Identifying and Managing Shingles
Diagnosing ShinglesBefore making a diagnosis, your healthcare provider will ask a number of questions and perform a physical exam to look for signs and symptoms.
A typical case of shingles is easy to diagnose. Your healthcare provider might suspect it if the rash:
- Is on only one side of the body
- Erupts along one of the many nerve paths, called dermatomes, that stem from the spine.
Your healthcare provider can often confirm the diagnosis if you also:
- Experience a sharp, burning pain
- Have had chickenpox or the chickenpox vaccine
- Have blisters that look like chickenpox
- Are elderly.
Treatment for ShinglesThe treatment your healthcare provider recommends will depend on several factors, including the severity of symptoms, when they started, and whether complications occur.
These treatment options may include:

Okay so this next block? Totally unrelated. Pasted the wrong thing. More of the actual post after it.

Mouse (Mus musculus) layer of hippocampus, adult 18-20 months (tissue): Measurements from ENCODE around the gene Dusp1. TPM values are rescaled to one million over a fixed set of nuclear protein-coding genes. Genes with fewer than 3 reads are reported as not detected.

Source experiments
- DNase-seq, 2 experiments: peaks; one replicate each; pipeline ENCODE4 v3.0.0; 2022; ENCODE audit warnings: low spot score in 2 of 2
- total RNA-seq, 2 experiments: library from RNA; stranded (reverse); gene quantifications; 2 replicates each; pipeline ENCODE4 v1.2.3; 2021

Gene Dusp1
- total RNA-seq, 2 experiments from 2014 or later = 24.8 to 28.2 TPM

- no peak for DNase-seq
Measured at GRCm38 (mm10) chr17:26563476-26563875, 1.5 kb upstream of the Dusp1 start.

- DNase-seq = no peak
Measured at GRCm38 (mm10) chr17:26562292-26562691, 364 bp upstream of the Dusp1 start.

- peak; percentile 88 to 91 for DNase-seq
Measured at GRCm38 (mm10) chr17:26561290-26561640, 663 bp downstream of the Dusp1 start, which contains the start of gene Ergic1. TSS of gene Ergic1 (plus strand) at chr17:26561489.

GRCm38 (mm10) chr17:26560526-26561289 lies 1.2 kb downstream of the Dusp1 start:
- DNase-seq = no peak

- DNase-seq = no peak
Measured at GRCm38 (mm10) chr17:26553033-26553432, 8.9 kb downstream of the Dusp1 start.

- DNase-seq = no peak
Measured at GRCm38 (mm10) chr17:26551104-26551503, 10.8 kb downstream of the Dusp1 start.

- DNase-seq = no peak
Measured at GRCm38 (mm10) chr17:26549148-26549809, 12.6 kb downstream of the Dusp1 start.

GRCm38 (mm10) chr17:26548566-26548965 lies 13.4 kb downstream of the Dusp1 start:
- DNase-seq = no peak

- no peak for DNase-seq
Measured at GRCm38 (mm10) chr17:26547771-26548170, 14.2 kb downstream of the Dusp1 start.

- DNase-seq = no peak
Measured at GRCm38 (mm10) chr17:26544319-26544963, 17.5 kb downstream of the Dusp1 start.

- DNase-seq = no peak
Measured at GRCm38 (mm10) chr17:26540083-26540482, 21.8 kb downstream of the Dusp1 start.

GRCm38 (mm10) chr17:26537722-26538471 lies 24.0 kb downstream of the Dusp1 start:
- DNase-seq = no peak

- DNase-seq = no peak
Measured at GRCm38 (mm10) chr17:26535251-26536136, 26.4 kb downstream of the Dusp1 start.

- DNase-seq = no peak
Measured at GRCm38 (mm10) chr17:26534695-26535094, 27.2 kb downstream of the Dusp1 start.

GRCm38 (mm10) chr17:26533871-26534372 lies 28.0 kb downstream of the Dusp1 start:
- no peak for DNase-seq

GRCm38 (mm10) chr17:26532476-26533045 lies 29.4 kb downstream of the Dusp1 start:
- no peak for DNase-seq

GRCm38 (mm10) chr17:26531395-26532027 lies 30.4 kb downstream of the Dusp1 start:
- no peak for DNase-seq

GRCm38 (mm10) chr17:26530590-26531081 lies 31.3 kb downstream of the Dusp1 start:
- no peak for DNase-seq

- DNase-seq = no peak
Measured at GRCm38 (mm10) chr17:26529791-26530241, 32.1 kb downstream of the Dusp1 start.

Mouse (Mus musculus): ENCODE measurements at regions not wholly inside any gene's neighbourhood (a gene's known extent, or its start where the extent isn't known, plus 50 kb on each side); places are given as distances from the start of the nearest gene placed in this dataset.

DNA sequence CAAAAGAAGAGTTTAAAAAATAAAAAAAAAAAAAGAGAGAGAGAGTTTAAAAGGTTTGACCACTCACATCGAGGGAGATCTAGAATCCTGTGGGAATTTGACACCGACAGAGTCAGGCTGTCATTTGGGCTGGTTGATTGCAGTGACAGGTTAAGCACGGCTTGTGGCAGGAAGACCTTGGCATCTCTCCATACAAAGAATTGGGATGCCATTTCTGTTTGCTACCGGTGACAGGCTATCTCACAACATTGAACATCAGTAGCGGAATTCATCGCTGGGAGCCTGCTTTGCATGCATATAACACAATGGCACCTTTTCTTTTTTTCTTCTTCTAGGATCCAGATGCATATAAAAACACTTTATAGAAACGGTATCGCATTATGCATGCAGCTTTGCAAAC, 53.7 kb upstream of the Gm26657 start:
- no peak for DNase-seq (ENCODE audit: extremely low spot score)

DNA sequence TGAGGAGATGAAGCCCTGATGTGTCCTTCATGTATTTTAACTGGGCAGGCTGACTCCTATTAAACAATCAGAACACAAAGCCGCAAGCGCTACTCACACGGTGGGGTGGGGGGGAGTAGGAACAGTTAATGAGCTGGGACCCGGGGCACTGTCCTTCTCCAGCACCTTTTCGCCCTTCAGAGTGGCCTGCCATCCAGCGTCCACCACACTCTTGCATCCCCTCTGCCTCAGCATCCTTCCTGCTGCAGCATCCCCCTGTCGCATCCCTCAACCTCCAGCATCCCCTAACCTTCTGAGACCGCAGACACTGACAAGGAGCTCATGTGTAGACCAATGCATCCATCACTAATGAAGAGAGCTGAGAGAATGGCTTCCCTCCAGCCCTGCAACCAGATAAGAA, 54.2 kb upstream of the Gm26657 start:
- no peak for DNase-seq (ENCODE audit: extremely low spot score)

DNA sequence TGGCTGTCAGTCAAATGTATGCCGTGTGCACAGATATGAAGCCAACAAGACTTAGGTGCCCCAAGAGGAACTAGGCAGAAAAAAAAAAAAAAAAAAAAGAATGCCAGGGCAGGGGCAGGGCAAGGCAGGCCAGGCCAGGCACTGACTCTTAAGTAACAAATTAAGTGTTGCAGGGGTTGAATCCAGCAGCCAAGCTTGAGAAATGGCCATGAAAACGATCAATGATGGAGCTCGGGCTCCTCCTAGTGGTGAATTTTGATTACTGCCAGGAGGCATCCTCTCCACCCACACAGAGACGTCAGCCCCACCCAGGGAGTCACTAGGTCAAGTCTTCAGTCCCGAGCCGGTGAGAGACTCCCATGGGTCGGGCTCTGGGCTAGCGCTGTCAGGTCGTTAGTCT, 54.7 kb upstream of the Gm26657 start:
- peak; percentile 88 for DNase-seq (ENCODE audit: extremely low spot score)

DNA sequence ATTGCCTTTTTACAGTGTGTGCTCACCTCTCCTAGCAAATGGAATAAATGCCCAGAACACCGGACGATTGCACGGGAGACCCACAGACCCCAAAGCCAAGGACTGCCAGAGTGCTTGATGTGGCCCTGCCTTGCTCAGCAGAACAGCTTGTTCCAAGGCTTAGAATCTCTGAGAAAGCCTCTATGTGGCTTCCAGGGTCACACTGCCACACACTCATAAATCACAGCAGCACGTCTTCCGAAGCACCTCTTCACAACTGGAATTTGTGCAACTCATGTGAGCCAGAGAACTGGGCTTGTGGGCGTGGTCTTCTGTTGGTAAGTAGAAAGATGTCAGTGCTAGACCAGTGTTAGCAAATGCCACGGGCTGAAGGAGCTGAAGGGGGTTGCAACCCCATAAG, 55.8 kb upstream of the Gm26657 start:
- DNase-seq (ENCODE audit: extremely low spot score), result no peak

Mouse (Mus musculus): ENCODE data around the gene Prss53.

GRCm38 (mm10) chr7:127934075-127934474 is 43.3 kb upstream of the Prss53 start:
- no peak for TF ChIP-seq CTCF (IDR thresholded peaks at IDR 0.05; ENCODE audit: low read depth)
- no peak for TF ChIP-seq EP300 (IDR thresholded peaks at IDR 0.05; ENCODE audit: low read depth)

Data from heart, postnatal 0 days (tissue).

- Antiviral medicines and pain relievers
- Other medicines to treat complications, such as postherpetic neuralgia
- Temporary changes in your lifestyle.
(Click Shingles Treatment to learn more, including how antivirals can help if given early enough.)
Is There a Cure?Just as there is no cure for chickenpox, there is no cure for shingles. There are, however, medicines (known as antivirals) that can shorten the length and severity of the disease. Also, there is a vaccine that can prevent it in the future.
(Click Cure for Shingles or Shingles Vaccine for more information about antivirals and the vaccine.)